The process of identifying opportunities on a scale as large as Coyote Watershed in Santa Clara County but at a level detailed enough to encourage development of specific projects is no small task. To accomplish this, the District is taking a two-pronged approach for identifying opportunities to pursue (see A and B below). We will then prioritize these opportunities using science-based metrics in developing final recommendations to the District’s Board of Directors (see C below).
Step A: Soliciting Input
Under the One Water approach of integrated water resources management on a watershed scale, the District’s project team has been collecting input from stakeholders and staff regarding water resource-related challenges faced by people and the environment around them in the Coyote Watershed portion of Santa Clara County. We solicited external input through the One Water Stakeholder Work Group from 2016 to 2017, as well as additional meetings with specific interest groups and neighborhoods.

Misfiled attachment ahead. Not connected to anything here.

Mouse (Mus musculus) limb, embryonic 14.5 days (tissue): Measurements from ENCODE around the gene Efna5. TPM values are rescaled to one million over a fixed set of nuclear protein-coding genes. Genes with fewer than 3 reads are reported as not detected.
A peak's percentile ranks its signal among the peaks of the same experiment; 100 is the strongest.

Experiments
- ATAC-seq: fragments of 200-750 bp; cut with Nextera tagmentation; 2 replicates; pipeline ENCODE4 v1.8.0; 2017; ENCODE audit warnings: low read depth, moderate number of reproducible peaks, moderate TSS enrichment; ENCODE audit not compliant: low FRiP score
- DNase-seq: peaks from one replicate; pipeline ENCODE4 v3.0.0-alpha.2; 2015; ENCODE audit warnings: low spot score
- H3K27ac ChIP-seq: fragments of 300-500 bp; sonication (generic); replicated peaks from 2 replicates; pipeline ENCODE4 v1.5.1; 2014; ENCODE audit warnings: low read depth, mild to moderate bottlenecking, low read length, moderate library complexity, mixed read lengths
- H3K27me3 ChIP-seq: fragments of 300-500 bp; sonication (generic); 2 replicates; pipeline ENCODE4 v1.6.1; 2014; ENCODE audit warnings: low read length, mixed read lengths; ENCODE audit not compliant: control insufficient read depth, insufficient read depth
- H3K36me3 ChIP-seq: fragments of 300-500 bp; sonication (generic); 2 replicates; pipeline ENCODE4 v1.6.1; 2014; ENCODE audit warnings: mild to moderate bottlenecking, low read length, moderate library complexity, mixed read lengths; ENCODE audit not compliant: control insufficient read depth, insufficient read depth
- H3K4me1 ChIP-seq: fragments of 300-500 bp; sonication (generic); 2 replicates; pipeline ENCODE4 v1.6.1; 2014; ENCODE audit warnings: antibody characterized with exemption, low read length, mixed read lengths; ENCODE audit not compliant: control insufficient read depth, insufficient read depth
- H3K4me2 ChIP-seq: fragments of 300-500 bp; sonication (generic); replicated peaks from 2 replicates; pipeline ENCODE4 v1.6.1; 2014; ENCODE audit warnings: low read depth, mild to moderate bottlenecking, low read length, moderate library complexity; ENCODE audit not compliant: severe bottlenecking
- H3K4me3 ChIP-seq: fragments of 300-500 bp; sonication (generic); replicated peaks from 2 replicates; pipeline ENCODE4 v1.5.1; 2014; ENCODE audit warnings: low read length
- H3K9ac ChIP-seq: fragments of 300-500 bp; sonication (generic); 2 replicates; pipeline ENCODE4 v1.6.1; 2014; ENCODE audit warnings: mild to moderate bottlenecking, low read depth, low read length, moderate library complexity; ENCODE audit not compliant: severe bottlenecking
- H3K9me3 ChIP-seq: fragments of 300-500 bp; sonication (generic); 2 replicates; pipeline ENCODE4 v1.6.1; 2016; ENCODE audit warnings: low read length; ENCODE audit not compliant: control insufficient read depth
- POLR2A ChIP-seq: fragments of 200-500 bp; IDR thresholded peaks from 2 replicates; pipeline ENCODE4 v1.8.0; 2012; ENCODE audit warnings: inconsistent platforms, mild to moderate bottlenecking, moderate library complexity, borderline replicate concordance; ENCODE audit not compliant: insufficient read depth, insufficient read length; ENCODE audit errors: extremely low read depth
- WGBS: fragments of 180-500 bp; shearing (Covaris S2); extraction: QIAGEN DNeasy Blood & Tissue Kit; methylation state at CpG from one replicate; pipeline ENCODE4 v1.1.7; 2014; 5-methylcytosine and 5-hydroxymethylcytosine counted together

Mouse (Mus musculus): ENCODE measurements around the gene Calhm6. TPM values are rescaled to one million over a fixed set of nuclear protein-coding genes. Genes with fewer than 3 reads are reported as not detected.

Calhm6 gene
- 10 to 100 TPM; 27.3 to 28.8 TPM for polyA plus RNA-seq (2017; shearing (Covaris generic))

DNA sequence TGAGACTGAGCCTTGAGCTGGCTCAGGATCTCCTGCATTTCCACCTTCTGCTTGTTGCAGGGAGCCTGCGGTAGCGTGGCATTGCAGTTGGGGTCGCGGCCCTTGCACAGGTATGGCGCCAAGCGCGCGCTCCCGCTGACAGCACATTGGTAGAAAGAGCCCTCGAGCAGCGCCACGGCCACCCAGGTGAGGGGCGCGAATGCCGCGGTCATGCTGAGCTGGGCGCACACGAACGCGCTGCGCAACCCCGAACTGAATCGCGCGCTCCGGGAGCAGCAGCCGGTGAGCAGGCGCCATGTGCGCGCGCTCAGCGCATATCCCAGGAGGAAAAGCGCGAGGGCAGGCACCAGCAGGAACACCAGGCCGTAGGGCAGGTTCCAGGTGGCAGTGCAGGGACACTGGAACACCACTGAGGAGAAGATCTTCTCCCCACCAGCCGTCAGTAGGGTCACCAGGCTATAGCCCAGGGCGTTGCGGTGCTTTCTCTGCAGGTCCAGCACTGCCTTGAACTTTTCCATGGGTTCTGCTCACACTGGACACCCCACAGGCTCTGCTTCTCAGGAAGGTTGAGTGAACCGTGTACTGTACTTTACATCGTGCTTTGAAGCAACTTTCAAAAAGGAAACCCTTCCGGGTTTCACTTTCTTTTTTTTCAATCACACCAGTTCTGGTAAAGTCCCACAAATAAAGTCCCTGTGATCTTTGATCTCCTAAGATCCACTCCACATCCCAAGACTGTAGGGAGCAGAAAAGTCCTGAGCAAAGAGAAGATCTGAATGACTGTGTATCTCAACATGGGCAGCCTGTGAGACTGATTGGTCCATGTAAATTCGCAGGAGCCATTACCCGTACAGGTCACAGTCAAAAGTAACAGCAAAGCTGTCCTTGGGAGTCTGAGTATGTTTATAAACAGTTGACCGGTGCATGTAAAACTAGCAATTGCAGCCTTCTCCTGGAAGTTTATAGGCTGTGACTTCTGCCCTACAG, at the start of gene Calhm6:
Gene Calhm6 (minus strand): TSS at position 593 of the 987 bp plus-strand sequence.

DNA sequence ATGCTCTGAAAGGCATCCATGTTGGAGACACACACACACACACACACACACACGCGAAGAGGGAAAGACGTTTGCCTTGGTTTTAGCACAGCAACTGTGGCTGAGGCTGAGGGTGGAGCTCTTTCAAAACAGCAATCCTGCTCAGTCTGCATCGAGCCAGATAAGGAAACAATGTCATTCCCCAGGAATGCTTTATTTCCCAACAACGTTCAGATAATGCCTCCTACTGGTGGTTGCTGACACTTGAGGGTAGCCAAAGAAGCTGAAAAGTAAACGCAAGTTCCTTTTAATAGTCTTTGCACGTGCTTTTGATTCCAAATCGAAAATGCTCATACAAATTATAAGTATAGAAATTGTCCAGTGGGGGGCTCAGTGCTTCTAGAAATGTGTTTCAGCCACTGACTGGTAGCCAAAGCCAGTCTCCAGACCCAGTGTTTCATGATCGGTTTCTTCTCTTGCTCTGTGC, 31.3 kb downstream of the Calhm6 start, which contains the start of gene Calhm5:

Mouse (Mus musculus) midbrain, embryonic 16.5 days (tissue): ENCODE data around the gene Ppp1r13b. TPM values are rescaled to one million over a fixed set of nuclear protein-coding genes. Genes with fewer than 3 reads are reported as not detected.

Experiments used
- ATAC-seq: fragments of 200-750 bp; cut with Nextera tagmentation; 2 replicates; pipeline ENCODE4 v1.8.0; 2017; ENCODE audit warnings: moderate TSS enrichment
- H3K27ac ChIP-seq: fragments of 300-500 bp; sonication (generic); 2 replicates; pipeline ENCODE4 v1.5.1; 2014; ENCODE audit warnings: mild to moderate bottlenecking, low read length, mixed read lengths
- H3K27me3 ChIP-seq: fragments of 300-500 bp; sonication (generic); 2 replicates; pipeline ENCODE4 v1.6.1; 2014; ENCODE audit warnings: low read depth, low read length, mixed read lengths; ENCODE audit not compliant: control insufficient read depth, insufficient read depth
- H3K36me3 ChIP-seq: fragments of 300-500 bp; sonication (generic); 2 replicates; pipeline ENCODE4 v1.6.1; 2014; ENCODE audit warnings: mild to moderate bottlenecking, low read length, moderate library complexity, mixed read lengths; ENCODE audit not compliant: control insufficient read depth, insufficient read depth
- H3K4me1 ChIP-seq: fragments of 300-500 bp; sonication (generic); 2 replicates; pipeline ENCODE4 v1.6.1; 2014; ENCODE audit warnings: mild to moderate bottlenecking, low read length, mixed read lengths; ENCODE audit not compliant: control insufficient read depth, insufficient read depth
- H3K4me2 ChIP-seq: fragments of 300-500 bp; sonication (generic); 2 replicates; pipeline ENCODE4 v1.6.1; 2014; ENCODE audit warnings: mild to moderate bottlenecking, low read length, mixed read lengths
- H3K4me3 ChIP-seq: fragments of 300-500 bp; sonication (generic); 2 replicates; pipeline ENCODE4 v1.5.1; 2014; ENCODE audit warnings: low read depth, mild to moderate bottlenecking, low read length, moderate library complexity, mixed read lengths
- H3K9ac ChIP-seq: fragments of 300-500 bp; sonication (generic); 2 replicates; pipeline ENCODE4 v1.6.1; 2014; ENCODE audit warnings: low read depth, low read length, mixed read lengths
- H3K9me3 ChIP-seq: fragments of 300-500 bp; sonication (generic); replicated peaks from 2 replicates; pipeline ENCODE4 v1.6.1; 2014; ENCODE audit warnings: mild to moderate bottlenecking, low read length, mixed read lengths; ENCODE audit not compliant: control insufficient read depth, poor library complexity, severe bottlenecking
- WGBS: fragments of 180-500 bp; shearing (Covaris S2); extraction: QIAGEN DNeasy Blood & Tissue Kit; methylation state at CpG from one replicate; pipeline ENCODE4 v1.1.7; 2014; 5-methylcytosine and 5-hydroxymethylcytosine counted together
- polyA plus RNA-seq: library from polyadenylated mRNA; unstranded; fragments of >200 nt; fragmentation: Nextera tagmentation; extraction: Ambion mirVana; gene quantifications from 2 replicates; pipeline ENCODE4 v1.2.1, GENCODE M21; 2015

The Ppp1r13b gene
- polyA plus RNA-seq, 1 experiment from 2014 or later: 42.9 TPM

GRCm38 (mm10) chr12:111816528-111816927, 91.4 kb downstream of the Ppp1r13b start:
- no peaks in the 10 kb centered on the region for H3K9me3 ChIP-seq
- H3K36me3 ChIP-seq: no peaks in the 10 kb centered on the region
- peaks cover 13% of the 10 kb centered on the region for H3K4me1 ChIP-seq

Step B: Collecting and Analyzing Geographic Data
The District has a long history of collecting useful information in the field, prior to and following projects, as well as working with many partners to ensure we have the best available data. The One Water team has compiled a substantial data warehouse from these sources. This data has now become the center of our digital mapping analysis; we are using it to create a ‘heat map’ showing where conditions suggest opportunities for improvements that could help meet the One Water objectives. This analysis begins with all data being considered of equal importance, but is currently under review to add weighting to highlight data layers critical to supporting a particular objective(s). Areas in which several sources of data overlap, may highlight a need for improvement and warrant a multi-objective project.
Step C: Combine Stakeholder Input with Available Data to Develop Projects
Combining outputs from Steps A and B allows staff to identify those geographic locations where available data and potential opportunities intersect across the landscape. Where there is overlap between available data and stakeholder input, we note this as a potential “project area.”
The next step (which is currently underway by District staff) is further refining project areas into reasonable sizes and locations that might yield multiple benefits. (The red circles on the map above represent our first attempt at this.) District staff then must scope these project areas as actual projects, review them for general feasibility, describe how they meet related One Water metrics, screen and prioritize them, and present the refined list to decision makers. If you have any questions or feedback on this update, please contact Brian Mendenhall at email@example.com.